Wondering what you can expect with your upcoming Motivational Interviewing (MI) Training? If you’ve taken the step to invite an MI trainer to your organization, or if you’ve decided to attend a workshop on MI for the first time, you are already on your way to being able to motivate your clients in a new and improved way. Here are 4 components you are likely to experience in any MI training:
1. Hear the term “MINT”
It’s not that MI trainers have bad breath, but they do talk about MINT a lot. When introducing themselves, they might say they are a MINT member, or they might even refer to themselves as “MINTie.” What does it mean? MINT stands for the Motivational Interviewing Network of Trainers (MINT), which is the the worldwide organization committed to excellence in Motivational Interviewing. Having an MI trainer who is a MINT member is the gold standard of training in motivational interviewing.
To become a MINT member, trainers go through a rigorous application process, including submitting an audio recording of them demonstrating their MI skills. Then, the prospective trainers complete a Training for New Trainers (TNT), usually a 3-day event to prepare them to become a quality trainer of MI. These trainings are offered through MINT once per year at various locations around the world, with a few extra offerings in high-need areas. If you are interested in finding an MI trainer who is a MINT member, visit this link to search by geographical area.
2. Participate in a Real Play
About 45 years ago, when trying teach skills of empathic listening, Bill Miller began using a practice technique called “Real Plays” (as contrasted with role plays), and it’s a teaching tool that has stuck throughout the MI training community throughout time. A Real Play means you are taking about your own material, rather than pretending to be someone else. When practitioners role play clients with whom they work, they do not behave like actual clients. A person operating from a prepared role is not as flexible or naturally reactive as people are when they are talking about themselves.
Participating in a Real Play during training (from both sides: as the helper and as the one being helped) will help you learn the skills better because it will be a more realistic situation. You can then take your skills back and apply them to your work with those you serve. So – when you are asked to talk about something that YOU actually want to change in your life (but haven’t changed yet), choose something you feel comfortable talking about for a few minutes as you share with another professional. You will likely feel your motivation around this topic build, as your helper uses the skills of MI.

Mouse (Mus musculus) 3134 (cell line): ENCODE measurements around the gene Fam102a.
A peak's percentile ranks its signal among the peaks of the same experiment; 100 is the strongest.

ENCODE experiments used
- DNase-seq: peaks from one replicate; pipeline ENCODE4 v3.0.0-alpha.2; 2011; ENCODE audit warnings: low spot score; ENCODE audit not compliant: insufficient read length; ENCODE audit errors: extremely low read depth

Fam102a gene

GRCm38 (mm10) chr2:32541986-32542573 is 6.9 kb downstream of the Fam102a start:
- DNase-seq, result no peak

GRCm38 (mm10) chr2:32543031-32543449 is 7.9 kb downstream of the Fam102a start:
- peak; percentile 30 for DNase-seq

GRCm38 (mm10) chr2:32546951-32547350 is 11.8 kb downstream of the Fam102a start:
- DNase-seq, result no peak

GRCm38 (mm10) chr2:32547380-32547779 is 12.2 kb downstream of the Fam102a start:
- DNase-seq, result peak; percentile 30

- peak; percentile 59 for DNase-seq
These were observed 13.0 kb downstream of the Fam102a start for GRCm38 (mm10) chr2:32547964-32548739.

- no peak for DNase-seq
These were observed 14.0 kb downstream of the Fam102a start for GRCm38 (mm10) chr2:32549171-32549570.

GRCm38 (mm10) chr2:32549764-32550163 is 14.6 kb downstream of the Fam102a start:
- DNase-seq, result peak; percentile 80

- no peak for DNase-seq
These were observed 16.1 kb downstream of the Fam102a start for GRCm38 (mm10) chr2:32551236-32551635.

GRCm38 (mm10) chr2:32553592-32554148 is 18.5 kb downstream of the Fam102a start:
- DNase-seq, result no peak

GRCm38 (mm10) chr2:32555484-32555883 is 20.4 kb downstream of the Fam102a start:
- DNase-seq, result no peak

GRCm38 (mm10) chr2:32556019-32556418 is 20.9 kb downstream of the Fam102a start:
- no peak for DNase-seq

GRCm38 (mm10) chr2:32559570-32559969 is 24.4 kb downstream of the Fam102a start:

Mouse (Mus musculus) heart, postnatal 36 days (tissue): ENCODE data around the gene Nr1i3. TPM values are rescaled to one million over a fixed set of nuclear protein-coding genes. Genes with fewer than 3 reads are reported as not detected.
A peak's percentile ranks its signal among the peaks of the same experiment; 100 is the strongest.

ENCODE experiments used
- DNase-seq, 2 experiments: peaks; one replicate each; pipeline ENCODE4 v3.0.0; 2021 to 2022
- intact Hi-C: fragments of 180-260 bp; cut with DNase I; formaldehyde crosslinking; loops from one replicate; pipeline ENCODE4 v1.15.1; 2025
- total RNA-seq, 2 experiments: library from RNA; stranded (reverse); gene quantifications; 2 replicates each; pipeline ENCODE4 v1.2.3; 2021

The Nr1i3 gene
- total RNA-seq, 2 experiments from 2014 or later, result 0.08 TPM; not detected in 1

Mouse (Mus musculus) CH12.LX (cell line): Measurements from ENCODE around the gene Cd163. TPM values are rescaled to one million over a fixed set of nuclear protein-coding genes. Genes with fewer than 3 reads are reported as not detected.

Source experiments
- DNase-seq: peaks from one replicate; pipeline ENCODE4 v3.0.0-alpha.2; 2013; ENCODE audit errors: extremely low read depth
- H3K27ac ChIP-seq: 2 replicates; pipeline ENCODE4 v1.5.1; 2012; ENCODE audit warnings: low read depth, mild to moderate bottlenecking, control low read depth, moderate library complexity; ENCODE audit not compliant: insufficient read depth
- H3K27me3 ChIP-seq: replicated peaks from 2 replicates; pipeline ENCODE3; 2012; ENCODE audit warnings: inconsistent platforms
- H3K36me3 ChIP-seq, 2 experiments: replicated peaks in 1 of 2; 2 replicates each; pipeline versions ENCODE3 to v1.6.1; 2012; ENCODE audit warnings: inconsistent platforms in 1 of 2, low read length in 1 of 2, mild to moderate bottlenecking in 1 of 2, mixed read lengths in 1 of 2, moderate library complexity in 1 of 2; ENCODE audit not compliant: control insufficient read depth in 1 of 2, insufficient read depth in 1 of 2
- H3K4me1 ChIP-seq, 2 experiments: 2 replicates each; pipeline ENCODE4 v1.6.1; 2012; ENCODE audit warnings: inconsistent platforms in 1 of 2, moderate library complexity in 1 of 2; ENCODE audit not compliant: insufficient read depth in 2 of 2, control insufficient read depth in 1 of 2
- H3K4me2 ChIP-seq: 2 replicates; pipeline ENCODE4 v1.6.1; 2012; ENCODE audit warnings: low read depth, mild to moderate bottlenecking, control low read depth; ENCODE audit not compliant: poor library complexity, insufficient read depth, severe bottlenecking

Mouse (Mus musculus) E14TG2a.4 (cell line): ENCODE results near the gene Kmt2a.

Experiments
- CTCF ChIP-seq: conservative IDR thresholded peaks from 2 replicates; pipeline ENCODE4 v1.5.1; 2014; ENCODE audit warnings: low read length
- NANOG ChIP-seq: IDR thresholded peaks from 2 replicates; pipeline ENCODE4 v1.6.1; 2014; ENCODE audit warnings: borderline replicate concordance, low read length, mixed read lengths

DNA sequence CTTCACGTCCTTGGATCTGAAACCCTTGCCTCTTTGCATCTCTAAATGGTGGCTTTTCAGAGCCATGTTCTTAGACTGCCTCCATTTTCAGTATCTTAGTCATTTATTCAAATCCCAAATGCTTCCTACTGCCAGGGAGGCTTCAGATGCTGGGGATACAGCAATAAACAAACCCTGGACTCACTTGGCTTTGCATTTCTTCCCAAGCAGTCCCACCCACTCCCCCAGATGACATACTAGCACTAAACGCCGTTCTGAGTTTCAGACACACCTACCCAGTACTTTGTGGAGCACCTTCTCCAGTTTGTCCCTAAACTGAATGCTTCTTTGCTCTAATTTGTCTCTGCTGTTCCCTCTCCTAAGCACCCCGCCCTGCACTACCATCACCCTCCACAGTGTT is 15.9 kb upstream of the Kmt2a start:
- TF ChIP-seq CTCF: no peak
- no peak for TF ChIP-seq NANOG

3. Watch a Video and Debrief Thoroughly
Depending on the length of your training, it’s likely that your MI trainer will show a video to help you grasp the concepts and skills covered in your training. This video might include a bad example or a good example of a practitioner using Motivational Interviewing.
Of course, because MI training is about conversational techniques, it’s not enough for the training group to just watch the video. Expect that your MI trainer will want your group to discuss and dissect parts of the conversation. Thorough group debriefs after a video or practice exercise are usually among the richest parts of a training!
And yes, you guessed it…
4. Become a Better Listener!
Because the backbone of Motivational Interviewing is reflective listening, you can except that you will be practicing your listening skills in different ways throughout your MI training experience. This will include best practices for asking questions and giving information. You may also learn how to affirming others really well, and, without a doubt, you will practicing reflective listening techniques.
Think you are already a great listener? You probably are… AND… that means you already have a great foundation on which to build. I encourage you to try to stretch and challenge yourself by trying to go “out on a limb” a bit more, when practicing your listening skills during your MI training. Focus on accurate empathy and deeper reflection statements. In the MINT, we say that everyone can continue to grow as an effective and empathetic listener. As an MI trainer, I continue to work on improving and stretching my listening skills every day. When you fully participate in your upcoming MI training, you might be surprised when you become an even better listener than you already are.
Wishing you a wonderful experience in learning Motivational Interviewing in your upcoming training!
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